The Best Pelvic Floor Exercises

If you’re at all tuned in to the celebrity wellness market, you’ve probably heard about some of the more interesting women’s health products out there such as Gwyneth Paltrow’s jade egg, which became infamous after a lawsuit last year. Although the benefits of jade eggs have been debunked, the truth is that working out your Kegels is actually an essential health practice for a healthy pelvic floor.

You can think of the pelvic floor as a type of hammock, which sits at the bottom of the pelvis and supports the uterus, bladder, and other pelvic organs. When we age, the pelvic floor naturally weakens as do most of our other muscles. This can also be exacerbated by pregnancy and childbirth. A weak pelvic floor can lead to a number of issues, the main concern being incontinence. Affecting both men and women, incontinence is involuntary urination, often when laughing, sneezing, exercising, or any other strenuous activity.

Pelvic floor therapy works to counteract incontinence by strengthening the muscles that surround the bladder. However, these muscles aren’t the easiest to identify. There are a couple of methods you can use to make sure you are working out the right muscles. For women, you can imagine that you inserted a tampon but didn’t get it all the way in. Pretend you are using your pelvic muscles to squeeze it up a bit higher. The muscles you’ll activate are actually your pelvic floor!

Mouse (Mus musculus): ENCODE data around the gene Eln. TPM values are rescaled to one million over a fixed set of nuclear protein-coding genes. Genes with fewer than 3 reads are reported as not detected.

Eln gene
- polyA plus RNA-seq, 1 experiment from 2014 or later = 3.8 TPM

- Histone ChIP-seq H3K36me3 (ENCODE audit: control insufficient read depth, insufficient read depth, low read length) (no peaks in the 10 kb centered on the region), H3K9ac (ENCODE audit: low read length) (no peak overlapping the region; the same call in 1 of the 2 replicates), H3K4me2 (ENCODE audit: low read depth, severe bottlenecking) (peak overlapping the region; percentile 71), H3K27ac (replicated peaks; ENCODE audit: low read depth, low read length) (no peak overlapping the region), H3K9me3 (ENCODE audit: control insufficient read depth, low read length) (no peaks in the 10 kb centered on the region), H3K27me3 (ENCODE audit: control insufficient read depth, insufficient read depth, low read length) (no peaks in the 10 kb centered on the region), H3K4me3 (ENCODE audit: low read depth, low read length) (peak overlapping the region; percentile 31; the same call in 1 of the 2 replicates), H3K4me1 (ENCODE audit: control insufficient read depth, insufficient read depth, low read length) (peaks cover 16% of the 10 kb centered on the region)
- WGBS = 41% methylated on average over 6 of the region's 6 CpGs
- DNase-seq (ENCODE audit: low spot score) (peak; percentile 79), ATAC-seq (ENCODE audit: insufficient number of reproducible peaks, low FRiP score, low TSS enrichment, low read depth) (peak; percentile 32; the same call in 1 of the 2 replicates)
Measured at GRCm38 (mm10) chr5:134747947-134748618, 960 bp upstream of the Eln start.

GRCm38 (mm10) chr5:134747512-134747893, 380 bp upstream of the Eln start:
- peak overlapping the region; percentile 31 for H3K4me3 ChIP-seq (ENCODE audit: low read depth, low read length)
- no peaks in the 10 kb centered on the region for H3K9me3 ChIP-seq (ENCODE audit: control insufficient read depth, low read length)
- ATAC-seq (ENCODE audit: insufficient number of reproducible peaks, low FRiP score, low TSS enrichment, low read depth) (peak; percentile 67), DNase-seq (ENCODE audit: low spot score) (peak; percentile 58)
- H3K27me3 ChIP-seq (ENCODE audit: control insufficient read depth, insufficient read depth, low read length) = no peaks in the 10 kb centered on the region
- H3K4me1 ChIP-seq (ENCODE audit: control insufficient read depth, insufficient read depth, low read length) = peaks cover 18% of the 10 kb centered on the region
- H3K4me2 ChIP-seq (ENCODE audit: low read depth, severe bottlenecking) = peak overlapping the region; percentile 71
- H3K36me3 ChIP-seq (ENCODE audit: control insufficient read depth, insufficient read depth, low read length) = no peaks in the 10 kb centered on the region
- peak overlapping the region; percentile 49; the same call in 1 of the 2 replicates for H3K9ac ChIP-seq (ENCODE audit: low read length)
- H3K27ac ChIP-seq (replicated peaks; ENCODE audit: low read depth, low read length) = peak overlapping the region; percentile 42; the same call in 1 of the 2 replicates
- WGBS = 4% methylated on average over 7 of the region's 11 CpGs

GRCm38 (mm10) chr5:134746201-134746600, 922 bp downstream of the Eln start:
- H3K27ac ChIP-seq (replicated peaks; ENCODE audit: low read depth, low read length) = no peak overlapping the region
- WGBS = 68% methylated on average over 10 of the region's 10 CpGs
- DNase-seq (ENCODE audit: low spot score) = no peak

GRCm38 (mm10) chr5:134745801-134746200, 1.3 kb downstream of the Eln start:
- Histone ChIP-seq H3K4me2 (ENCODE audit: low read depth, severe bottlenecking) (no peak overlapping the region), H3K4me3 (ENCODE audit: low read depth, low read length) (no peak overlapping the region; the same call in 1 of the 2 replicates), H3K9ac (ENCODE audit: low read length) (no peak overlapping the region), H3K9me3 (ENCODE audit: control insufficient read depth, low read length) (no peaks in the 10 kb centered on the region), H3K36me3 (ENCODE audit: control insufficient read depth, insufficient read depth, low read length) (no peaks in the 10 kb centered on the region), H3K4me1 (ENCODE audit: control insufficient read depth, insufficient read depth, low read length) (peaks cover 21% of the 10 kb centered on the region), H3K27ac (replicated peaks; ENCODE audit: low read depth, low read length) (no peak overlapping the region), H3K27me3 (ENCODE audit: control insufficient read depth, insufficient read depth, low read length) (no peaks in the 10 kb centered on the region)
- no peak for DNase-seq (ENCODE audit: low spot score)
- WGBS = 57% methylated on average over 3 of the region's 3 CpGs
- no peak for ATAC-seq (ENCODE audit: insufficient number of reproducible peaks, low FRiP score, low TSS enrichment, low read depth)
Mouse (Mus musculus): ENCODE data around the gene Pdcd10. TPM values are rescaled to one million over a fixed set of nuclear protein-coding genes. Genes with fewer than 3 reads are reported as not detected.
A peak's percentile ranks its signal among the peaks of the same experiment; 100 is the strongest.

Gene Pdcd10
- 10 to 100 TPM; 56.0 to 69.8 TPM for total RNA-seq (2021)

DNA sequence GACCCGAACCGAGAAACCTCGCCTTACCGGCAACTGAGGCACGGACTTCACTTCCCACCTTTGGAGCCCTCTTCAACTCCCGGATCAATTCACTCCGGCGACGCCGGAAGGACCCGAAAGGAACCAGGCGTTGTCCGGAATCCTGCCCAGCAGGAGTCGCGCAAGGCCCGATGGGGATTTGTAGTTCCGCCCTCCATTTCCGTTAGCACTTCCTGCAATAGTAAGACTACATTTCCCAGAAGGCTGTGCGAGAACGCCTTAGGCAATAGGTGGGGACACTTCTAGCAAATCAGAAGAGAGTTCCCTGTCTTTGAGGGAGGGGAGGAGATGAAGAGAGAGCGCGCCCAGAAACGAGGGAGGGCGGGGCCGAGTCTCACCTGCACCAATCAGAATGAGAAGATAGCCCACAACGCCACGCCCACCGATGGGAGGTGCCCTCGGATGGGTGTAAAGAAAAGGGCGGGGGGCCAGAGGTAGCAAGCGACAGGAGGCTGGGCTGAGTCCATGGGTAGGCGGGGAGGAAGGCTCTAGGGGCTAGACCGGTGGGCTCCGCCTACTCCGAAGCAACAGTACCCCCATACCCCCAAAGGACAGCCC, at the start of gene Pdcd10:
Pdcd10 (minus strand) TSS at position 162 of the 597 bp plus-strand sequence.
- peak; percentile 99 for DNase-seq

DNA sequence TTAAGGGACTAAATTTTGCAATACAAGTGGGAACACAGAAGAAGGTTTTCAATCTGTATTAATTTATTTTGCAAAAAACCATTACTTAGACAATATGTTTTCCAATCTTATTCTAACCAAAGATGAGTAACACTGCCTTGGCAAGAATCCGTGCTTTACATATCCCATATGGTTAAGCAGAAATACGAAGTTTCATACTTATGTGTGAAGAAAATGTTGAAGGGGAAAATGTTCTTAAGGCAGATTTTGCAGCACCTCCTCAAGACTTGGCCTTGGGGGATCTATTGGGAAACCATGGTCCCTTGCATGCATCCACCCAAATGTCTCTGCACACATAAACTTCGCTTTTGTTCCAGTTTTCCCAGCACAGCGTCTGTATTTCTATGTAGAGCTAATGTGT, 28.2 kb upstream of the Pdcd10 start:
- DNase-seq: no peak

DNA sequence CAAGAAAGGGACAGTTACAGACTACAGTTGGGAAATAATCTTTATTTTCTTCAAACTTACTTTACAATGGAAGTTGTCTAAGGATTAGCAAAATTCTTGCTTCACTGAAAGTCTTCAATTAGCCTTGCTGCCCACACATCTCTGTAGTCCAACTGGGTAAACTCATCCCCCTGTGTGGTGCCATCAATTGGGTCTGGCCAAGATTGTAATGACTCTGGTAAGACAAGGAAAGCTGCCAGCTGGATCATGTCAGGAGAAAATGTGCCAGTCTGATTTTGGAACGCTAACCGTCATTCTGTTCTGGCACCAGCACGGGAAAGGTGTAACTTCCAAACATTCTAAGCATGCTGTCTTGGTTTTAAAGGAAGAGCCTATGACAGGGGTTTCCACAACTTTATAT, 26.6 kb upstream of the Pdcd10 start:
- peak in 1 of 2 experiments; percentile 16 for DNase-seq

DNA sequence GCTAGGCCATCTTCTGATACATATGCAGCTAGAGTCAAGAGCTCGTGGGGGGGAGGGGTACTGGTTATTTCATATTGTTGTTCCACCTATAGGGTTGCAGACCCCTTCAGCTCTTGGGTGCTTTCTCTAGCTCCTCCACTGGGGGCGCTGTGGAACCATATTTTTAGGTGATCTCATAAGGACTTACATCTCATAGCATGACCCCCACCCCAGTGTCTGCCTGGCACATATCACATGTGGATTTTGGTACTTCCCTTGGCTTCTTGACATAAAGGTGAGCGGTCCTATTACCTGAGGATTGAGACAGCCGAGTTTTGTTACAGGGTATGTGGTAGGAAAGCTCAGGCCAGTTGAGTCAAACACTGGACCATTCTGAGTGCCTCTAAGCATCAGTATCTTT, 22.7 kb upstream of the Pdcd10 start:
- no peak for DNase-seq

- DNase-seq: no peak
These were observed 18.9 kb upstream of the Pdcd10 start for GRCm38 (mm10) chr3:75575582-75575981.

For some, an easier method to identify the pelvic floor muscles is to do the “stop and go” test. This can work well for men and women. When you’re urinating, simply try to stop the flow for a few seconds and pay attention to which muscles you are using to do this, as these are the muscles you’ll want to be targeting with pelvic floor therapy. It’s important to note that this practice isn’t an exercise in itself, and can actually lead to health complications if done too frequently.

Now that you know how to identify your pelvic floor, take a look at the guide from Rory below to learn about the best pelvic floor exercises, breathing techniques to incorporate in your workout, and how to stick to a healthy pelvic floor diet.




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Written by Danielle White
Medical Writer & Editor

View all post by Danielle White